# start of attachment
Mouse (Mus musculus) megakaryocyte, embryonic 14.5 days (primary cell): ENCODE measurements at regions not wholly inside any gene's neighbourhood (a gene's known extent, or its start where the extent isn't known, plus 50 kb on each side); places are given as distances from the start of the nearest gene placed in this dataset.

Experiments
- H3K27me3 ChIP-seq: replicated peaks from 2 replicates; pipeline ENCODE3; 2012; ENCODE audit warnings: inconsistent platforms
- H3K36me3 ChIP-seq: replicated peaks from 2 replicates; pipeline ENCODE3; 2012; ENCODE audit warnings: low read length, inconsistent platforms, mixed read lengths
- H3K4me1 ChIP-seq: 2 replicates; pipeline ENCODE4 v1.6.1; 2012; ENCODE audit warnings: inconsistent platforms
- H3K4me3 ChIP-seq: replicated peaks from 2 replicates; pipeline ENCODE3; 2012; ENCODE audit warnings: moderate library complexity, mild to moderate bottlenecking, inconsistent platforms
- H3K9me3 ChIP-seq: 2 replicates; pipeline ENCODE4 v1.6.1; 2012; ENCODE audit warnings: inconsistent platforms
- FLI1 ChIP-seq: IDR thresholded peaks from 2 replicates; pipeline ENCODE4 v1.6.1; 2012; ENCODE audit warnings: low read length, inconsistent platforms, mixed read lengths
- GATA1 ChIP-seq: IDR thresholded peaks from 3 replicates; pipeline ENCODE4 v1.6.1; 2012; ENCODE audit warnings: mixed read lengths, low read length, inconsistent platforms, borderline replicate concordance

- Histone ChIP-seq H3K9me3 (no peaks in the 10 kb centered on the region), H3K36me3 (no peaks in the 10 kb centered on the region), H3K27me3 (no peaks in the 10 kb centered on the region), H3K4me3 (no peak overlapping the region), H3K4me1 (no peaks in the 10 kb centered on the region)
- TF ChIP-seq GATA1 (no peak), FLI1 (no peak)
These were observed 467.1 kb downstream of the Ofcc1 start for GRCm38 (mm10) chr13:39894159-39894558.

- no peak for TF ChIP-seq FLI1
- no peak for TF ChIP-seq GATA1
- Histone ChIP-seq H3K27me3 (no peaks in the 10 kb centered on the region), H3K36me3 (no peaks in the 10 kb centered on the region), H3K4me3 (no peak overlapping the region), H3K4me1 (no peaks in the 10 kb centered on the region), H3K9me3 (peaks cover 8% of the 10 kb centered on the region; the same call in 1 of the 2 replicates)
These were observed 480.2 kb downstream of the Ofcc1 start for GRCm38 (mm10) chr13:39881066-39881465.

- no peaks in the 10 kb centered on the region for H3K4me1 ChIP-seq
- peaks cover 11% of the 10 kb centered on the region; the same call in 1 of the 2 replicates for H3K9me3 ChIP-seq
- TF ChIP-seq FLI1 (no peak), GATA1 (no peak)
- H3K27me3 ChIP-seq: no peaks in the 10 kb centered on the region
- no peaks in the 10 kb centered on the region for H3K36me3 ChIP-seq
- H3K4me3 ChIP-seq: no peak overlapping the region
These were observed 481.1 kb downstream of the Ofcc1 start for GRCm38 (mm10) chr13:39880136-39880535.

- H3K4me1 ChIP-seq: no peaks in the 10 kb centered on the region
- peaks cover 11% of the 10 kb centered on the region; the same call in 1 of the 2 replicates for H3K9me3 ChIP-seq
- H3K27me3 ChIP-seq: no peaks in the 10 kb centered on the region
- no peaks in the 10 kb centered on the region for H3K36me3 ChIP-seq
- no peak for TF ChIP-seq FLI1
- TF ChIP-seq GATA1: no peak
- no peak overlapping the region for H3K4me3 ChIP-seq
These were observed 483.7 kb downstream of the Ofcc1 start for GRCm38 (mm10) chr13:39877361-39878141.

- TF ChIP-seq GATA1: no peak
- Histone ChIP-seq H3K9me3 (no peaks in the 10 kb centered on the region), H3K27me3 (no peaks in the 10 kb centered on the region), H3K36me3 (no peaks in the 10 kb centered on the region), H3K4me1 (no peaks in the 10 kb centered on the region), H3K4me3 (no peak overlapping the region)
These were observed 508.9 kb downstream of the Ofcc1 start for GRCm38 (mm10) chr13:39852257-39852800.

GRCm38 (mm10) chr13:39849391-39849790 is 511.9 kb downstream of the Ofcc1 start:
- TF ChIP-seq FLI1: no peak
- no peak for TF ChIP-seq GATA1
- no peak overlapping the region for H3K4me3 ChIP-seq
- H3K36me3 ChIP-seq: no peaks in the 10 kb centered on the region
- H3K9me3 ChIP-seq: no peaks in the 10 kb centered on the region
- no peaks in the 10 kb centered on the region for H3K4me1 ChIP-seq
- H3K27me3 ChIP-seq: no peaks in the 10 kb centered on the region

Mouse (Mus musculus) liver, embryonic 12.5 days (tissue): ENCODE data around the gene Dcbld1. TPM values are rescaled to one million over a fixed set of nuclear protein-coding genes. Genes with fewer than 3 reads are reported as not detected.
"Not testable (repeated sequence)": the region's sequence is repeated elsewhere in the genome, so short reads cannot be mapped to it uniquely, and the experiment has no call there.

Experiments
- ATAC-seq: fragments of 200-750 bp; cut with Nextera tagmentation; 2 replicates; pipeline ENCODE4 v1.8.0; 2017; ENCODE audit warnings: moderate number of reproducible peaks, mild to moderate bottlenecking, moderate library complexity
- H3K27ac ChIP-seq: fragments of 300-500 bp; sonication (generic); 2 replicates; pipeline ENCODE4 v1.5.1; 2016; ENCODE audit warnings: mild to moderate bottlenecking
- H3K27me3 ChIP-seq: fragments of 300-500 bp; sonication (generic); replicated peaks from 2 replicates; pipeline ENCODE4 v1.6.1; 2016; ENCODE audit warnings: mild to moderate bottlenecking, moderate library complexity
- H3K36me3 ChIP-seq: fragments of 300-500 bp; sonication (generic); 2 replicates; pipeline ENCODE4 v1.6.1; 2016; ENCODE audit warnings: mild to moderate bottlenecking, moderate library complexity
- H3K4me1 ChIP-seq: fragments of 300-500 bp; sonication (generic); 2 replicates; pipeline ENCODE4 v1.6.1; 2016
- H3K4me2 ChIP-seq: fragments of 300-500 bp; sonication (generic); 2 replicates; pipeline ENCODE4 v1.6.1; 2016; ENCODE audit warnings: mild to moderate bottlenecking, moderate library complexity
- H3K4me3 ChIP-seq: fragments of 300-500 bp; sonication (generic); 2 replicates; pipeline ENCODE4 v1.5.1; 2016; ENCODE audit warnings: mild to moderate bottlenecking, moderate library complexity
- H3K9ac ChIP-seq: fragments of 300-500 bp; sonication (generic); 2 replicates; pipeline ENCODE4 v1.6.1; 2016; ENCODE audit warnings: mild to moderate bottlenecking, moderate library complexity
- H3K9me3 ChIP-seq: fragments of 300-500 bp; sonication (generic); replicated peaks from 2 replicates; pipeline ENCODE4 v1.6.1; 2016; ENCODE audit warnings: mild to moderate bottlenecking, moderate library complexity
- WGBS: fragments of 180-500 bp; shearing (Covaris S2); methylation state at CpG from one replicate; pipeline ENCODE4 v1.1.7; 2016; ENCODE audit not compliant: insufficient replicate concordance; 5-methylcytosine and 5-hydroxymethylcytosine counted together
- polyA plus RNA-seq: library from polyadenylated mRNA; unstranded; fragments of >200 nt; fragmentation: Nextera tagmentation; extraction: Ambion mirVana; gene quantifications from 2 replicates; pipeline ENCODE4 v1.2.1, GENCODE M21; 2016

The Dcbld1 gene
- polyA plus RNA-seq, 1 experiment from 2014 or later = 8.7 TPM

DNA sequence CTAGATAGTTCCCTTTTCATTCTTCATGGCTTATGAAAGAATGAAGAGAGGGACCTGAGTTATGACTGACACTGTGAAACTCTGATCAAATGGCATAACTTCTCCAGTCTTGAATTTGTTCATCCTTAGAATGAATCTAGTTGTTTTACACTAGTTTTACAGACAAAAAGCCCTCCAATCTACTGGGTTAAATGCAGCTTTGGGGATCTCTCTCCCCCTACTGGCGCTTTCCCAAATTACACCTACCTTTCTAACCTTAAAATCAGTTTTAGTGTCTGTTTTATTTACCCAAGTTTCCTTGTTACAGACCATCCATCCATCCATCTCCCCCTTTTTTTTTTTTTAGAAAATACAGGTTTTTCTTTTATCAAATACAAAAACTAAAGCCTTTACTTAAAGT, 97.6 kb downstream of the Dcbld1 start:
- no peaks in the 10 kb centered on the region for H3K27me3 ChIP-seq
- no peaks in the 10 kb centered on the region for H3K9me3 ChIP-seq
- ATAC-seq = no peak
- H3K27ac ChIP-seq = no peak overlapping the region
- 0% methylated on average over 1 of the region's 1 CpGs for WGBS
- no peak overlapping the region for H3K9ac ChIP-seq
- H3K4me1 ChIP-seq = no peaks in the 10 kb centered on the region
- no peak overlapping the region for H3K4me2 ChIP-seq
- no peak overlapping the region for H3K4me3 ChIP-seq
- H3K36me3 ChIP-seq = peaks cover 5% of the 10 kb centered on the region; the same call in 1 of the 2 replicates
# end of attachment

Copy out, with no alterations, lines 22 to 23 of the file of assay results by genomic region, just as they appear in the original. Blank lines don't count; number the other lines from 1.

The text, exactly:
- H3K4me3 ChIP-seq: no peak overlapping the region
These were observed 481.1 kb downstream of the Ofcc1 start for GRCm38 (mm10) chr13:39880136-39880535.